Termesphere paintings are tangible optical illusions. Artist Dick Termes’ inside-out views of the world tantalize the viewer in exquisite and colorful perfection
Termes describes each painting as a revolving three-dimensional space/time exploration of an entirely closed universe. Thus, a rotating painting represents a complete world or environment as seen from one revolving point. This required a new set of rules –“six-point perspective”- which make it possible to create an image on a convex surface that our eyes “read” as concave.
Dick Termes began designing Termespheres in 1968, and for the past 50+ years he has focused on his unique art, painting inner and outer views of the world on spheres. Termespheres have been exhibited internationally, and Termes’ painting “The Big Bang” enhanced the cover of “A Brief History of Time” by Stephen Hawking (French edition).
Each Termesphere is an original painting in acrylics on polyethylene plastic balls, and they rotate from ceiling motors. (Two of the smallest ones rotate from motors inside the sphere using solar energy.)
Termes notes, “What you are seeing when you look at a Termesphere® painting is an optical illusion, an inside-out view of the physical world around you on the outside surface of a hanging and rotating sphere.”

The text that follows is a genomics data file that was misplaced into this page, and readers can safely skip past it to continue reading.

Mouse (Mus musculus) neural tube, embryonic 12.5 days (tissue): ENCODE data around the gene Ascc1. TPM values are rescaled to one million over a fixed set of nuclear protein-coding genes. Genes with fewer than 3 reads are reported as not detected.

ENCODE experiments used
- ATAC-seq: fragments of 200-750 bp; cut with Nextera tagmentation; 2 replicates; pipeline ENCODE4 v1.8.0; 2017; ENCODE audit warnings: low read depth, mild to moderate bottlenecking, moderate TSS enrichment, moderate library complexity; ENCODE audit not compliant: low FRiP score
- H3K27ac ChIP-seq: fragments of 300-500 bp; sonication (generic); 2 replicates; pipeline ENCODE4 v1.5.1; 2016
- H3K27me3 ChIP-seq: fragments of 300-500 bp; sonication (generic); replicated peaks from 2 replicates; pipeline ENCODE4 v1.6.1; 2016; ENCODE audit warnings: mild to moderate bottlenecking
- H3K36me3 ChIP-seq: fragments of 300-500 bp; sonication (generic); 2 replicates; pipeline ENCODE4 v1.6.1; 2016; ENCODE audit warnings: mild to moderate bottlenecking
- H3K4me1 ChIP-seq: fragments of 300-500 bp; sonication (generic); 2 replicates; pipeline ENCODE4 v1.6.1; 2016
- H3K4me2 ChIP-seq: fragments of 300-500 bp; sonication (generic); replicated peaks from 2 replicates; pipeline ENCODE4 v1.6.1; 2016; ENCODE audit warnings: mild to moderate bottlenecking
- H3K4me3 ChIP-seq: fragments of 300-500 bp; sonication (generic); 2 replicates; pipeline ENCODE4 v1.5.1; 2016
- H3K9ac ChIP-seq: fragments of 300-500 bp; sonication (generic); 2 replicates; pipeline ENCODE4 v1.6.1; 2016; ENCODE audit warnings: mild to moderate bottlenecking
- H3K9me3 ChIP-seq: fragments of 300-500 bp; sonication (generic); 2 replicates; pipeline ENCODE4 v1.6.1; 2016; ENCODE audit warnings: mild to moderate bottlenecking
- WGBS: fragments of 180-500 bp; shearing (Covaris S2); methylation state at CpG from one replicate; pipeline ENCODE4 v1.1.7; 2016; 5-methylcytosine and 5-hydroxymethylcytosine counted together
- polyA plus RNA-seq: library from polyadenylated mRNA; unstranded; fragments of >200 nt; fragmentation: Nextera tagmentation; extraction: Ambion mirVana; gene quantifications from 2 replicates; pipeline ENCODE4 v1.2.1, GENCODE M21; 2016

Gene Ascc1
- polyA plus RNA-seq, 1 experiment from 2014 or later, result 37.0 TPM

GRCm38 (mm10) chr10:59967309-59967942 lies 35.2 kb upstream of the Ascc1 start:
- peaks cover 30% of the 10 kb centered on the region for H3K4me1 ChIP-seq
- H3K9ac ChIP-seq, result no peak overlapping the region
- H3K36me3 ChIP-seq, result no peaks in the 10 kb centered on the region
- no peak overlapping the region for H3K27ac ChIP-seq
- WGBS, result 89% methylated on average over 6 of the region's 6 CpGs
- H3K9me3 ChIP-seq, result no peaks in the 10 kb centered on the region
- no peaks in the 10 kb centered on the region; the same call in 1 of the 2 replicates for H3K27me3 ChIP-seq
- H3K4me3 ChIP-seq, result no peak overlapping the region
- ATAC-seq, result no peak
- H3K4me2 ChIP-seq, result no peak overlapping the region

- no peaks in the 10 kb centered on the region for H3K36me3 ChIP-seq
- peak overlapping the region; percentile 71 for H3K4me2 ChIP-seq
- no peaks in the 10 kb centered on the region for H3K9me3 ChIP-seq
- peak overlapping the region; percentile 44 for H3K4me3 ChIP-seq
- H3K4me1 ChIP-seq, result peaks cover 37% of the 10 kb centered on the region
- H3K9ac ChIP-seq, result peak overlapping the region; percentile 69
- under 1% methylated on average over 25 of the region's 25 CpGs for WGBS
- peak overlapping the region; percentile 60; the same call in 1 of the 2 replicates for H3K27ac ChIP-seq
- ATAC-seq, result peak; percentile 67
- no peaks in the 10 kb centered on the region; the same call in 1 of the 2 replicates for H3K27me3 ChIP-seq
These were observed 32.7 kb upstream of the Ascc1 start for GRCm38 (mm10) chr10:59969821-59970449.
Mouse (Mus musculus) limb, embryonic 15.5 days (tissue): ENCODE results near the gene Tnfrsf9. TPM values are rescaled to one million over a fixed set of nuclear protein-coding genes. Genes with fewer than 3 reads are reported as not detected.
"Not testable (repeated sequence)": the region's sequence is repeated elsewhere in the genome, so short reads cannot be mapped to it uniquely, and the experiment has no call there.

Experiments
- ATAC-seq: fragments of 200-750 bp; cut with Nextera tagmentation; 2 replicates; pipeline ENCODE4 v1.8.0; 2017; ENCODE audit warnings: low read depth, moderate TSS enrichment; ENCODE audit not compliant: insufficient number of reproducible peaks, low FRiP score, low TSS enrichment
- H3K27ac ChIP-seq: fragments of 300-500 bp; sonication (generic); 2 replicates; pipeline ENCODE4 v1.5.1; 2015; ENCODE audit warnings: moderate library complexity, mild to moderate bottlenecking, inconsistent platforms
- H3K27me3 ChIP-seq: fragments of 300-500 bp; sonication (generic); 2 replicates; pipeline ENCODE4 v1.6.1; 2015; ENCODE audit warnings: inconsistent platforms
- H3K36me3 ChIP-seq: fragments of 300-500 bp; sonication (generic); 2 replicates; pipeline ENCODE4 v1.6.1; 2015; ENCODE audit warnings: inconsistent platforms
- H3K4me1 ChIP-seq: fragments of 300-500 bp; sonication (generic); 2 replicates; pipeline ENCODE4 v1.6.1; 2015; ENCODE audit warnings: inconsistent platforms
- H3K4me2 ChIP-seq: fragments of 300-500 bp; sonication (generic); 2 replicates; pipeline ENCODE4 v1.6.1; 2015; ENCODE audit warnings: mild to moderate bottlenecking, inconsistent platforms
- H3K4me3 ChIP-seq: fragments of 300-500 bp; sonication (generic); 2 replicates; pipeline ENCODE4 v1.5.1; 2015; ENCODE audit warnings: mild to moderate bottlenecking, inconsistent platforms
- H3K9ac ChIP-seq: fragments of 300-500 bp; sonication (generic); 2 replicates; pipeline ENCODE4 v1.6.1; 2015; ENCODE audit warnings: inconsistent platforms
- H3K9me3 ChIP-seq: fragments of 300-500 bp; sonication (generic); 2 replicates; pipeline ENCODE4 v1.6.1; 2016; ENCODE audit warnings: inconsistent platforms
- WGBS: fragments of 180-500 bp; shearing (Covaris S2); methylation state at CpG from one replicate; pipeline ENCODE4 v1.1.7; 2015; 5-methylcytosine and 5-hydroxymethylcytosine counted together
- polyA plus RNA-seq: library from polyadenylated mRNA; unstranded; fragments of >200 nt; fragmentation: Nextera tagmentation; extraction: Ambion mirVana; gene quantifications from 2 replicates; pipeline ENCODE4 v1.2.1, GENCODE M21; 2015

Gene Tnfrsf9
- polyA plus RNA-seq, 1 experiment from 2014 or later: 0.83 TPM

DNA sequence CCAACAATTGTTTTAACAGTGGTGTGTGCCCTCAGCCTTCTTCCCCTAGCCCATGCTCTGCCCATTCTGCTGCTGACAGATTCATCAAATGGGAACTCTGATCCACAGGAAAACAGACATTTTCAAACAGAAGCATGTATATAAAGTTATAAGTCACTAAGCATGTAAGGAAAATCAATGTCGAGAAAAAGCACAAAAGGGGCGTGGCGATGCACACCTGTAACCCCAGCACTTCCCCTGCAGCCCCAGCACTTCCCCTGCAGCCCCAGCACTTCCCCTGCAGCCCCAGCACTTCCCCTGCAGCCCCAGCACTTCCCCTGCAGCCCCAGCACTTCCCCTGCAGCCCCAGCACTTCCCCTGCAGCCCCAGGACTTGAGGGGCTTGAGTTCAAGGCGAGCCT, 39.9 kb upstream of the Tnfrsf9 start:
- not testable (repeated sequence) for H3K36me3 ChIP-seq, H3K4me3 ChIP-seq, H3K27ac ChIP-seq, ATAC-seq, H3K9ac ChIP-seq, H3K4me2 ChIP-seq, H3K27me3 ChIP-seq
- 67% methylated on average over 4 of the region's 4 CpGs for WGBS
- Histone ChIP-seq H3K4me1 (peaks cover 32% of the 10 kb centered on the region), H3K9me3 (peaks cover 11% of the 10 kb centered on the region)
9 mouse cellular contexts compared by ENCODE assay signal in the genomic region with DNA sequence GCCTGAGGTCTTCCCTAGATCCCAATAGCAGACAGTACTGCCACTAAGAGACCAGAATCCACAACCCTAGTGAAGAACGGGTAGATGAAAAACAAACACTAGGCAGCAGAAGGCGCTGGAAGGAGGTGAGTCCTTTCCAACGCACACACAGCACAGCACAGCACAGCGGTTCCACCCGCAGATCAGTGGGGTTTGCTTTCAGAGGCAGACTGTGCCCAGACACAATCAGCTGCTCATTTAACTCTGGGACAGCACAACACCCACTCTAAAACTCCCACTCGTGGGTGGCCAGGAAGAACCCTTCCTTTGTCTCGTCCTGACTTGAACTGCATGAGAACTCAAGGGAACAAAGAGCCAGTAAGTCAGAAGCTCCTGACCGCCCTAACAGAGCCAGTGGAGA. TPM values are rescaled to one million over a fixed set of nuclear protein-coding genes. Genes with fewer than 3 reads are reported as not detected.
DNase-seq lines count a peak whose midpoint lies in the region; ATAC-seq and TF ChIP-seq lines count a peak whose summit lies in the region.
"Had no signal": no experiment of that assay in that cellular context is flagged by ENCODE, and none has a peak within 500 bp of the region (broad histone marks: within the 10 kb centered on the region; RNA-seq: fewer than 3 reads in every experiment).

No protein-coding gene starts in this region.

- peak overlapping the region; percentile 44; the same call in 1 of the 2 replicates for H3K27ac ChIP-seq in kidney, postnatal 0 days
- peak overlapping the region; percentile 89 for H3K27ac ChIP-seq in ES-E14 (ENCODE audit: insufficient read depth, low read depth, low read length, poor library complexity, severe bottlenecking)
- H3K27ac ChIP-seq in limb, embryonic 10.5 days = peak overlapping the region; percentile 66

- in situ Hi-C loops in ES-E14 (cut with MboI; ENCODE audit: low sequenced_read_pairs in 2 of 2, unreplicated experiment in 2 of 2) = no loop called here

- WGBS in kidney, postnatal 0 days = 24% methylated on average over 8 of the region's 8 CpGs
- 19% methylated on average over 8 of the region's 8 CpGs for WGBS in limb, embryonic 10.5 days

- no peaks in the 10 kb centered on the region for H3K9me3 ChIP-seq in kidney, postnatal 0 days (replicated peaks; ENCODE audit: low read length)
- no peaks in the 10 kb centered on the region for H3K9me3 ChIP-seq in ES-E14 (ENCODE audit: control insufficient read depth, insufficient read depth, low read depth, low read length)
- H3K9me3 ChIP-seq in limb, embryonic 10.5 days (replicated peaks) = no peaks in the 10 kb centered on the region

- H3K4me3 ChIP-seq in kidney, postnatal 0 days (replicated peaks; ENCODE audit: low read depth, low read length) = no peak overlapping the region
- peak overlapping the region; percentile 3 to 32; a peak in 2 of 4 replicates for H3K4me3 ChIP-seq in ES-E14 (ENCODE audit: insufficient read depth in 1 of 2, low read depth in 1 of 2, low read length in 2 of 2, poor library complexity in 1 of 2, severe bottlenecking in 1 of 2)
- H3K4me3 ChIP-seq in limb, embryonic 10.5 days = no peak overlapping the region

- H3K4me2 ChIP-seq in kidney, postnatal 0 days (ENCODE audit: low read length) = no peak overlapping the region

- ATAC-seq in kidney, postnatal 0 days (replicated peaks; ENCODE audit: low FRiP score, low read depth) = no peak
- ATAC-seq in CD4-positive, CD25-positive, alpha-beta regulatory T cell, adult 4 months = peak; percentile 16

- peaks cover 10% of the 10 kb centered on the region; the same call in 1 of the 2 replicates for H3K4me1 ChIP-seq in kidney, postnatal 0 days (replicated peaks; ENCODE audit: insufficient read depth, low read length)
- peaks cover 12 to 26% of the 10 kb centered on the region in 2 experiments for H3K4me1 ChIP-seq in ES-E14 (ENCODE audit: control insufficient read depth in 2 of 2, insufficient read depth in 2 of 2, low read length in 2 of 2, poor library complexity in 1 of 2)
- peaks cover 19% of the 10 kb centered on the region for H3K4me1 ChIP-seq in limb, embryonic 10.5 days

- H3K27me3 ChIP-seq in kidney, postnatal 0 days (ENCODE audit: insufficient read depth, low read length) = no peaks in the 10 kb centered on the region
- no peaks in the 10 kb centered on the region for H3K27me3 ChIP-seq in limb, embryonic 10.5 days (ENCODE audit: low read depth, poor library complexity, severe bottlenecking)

Dick Termes has been painting spherical paintings since 1968 when he received his Masters Degree in Art from the University of Wyoming. He continued his pursuit of spherical painting with his thesis on the Termesphere® at the Otis Art Institute in Los Angeles (Masters in Fine Arts).
"A Termesphere painting is an optical illusion: an inside-out view of the total physical world around you on the outside surface of a hanging and rotating sphere. Termespheres capture the up, down, and all around visual world from one revolving point in space. Most of the time these spheres are painted on the outside so it takes a six-point perspective system to keep all of this environment around you organized." Artist, Dick Termes